Although no form of resolution has been reached between cocoa carriers and the Cocoa Marketing Company (CMC) and its contractors, some of the carriers in Tema have returned to work.
When the Daily Graphic visited the COCOBOD warehouse in Tema yesterday, the carriers, who hitherto had massed up at the main entrance of the warehouse in protest, had deserted the area, while cocoa that had arrived earlier in the week was being offloaded into the storage facilities.
The Daily Graphic was informed that the contractors, who had earlier resorted to the use of casual labourers to carry the cocoa, had managed to infiltrate the ranks of the protesting cocoa carriers and convinced some of them to resume work, contrary to the general strike declared by their leadership.
“We need money and we can’t sit and watch others take over our job which feeds our families. Our foremen called some of us and explained things to us and some of us felt we should return to work, while our leaders engage the directors at the top to amicably find a solution.
“This is the work that feeds our families, and with schools reopening, we have to work and make some money,” one of the cocoa carriers said.
One of the leaders of the striking carriers at the Tema warehouse, Mr Richard Broni, said although they had not called off the strike, some of the contractors and foremen had managed to convince some of the members in Tema to resume work, a development which he described as worrying.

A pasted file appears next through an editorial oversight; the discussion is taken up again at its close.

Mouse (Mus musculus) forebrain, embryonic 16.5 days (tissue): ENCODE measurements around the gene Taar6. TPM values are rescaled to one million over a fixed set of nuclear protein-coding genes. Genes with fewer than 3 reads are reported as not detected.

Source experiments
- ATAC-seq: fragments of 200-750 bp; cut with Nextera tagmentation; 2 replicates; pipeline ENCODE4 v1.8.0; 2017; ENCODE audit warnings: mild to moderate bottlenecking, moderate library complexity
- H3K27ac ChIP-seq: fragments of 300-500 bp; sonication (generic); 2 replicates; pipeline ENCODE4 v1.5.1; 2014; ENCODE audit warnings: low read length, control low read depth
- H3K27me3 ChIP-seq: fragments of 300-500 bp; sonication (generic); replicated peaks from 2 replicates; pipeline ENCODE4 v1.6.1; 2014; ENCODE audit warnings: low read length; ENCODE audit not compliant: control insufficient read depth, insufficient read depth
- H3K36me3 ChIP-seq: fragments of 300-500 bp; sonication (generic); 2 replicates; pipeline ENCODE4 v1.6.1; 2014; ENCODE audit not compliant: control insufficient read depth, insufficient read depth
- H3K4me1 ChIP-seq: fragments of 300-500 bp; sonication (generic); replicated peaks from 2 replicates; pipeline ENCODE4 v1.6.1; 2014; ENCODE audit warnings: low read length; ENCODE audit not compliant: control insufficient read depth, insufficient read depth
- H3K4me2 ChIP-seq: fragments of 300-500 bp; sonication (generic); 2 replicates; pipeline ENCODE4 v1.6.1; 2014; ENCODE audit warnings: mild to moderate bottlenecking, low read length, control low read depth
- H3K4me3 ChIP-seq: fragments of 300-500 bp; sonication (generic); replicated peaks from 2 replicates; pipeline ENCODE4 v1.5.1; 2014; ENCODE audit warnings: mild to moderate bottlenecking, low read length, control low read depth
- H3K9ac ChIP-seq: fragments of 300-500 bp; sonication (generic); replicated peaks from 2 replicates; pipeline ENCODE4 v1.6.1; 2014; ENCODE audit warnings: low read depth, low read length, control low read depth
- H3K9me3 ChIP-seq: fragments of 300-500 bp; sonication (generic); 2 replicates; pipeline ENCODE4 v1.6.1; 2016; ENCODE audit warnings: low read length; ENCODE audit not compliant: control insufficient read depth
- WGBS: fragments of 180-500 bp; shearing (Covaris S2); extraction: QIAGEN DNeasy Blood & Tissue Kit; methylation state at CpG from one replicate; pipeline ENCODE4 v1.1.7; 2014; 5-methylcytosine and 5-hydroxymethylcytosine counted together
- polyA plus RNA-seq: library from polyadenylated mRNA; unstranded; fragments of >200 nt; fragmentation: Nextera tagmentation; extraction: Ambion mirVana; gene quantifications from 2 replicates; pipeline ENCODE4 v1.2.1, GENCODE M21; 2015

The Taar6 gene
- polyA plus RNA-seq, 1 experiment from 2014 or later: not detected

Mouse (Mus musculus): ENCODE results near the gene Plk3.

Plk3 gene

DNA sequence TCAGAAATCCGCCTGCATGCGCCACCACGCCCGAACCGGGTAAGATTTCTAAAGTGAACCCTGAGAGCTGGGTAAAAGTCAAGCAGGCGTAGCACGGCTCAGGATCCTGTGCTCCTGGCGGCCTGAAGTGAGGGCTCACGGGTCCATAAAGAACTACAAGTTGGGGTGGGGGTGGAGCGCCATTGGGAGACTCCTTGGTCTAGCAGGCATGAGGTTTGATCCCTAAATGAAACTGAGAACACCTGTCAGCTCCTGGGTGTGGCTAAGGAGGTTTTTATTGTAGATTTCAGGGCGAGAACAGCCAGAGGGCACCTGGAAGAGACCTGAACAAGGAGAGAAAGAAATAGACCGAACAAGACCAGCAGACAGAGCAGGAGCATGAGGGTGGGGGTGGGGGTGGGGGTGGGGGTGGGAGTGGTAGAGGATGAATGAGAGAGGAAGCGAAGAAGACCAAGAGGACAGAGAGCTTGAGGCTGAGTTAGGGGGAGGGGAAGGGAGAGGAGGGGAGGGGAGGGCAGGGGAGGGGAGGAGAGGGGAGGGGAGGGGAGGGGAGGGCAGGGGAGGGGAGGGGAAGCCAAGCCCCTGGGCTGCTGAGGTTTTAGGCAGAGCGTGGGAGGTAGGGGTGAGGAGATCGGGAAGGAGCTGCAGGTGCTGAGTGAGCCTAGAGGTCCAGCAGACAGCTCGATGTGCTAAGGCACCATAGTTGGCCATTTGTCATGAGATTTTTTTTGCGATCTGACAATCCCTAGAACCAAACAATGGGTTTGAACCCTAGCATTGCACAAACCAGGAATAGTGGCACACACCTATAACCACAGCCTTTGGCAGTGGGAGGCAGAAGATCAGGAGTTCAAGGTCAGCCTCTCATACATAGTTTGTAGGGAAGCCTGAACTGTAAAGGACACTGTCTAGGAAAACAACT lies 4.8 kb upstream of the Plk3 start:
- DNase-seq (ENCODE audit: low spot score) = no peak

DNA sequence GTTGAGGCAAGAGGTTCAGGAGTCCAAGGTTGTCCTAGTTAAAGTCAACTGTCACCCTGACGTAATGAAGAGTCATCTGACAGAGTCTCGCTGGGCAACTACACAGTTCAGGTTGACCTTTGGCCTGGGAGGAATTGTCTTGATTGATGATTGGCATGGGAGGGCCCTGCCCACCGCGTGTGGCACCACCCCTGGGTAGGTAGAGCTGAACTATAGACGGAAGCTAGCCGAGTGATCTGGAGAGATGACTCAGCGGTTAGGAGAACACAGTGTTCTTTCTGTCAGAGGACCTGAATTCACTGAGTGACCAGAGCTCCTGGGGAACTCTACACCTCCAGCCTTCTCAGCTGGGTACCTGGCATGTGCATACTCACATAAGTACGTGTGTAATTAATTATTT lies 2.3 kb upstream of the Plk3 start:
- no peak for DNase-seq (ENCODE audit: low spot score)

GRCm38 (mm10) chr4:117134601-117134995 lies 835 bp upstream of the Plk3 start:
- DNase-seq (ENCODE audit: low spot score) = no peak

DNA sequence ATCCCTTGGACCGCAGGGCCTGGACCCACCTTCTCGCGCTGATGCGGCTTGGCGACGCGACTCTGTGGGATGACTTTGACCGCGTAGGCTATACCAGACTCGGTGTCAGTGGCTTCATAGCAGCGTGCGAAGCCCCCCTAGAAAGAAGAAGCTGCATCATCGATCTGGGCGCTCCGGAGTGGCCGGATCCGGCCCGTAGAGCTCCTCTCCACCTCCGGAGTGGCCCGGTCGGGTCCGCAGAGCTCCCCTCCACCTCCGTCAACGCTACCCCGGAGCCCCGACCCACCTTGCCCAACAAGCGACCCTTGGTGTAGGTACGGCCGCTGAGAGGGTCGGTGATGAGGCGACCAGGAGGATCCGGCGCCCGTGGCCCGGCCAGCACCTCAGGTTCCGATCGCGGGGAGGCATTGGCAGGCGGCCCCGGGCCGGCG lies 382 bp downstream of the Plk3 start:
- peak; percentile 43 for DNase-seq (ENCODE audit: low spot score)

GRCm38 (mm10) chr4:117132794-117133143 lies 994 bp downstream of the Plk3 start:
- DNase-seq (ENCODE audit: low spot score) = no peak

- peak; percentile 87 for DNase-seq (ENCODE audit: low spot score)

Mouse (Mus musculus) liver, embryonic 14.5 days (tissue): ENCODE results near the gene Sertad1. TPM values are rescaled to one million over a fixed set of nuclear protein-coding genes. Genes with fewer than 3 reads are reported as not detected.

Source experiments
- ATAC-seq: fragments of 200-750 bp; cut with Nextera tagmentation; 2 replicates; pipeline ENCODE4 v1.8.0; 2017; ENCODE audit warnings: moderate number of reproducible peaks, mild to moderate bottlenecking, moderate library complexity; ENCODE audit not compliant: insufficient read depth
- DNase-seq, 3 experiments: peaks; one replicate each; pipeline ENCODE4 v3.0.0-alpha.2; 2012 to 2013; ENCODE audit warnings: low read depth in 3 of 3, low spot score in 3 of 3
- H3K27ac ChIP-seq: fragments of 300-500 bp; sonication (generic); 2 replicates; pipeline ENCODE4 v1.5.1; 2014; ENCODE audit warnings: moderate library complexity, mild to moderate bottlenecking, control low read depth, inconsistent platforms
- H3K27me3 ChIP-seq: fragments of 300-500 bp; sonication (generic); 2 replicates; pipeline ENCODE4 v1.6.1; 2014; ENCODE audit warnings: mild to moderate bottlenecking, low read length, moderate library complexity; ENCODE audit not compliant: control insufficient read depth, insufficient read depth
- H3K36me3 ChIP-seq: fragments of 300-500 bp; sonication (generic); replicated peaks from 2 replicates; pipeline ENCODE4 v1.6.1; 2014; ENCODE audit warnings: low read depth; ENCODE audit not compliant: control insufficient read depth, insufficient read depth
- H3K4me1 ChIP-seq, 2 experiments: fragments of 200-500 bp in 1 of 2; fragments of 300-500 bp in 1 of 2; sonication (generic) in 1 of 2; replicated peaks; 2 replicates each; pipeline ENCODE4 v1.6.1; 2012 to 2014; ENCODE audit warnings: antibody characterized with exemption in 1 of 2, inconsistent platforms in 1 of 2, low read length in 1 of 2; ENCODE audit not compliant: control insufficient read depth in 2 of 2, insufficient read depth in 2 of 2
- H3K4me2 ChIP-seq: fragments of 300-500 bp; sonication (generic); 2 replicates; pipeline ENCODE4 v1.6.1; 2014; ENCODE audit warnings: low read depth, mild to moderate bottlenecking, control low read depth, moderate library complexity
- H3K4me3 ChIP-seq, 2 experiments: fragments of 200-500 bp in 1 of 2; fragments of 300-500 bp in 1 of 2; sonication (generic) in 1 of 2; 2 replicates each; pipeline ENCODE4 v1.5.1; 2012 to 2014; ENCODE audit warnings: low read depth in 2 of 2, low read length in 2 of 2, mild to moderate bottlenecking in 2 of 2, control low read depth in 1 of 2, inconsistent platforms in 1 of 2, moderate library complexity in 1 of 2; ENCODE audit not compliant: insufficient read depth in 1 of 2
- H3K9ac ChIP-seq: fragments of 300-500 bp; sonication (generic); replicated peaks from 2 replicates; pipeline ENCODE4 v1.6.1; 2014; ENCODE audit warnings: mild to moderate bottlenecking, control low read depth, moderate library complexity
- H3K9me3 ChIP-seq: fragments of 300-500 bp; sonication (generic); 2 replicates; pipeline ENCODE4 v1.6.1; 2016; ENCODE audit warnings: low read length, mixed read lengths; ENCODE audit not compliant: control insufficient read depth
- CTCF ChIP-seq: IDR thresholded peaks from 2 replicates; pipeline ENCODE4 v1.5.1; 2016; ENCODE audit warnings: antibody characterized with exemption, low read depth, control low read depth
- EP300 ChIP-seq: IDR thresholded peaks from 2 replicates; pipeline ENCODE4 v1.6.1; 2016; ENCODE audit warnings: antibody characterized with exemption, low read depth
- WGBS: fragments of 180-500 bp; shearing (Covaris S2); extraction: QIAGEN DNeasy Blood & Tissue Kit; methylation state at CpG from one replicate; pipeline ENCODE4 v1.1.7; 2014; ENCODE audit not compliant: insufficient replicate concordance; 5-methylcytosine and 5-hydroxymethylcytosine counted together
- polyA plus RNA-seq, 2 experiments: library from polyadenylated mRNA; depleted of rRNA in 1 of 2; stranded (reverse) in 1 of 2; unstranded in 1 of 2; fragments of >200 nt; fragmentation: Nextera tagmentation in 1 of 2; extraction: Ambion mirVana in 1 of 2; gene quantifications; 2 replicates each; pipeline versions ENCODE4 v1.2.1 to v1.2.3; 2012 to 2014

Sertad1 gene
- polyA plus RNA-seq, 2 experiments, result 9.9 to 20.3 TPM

That notwithstanding, he said, the cocoa carriers were unperturbed but resolute in their demand for the CMC to increase the fee for carrying a bag of cocoa from 62Gp to GH¢1.
He said the leadership of cocoa carriers in Tema, Kumasi and Takoradi would meet to discuss the way forward.
He further appealed to COCOBOD to employ the cocoa carriers directly instead of outsourcing the recruitment to individuals, some of whom were directors at the CMC.
The cocoa carriers turned down an offer of 82Gp per bag at a meeting organised by COCOBOD with other stakeholders last Thursday.
In a bid to avert a crisis situation in the industry, contractors of the CMC, which engages the cocoa carriers, adopted a temporary measure by engaging temporary workers, including inmates of prisons, to offload and stack cocoa beans at the Tema warehouse.
Policemen were also deployed to the warehouse to maintain law and order.
The management of the CMC in Tema declined to comment on the impact of the strike when the Daily Graphic visited the facility last Monday.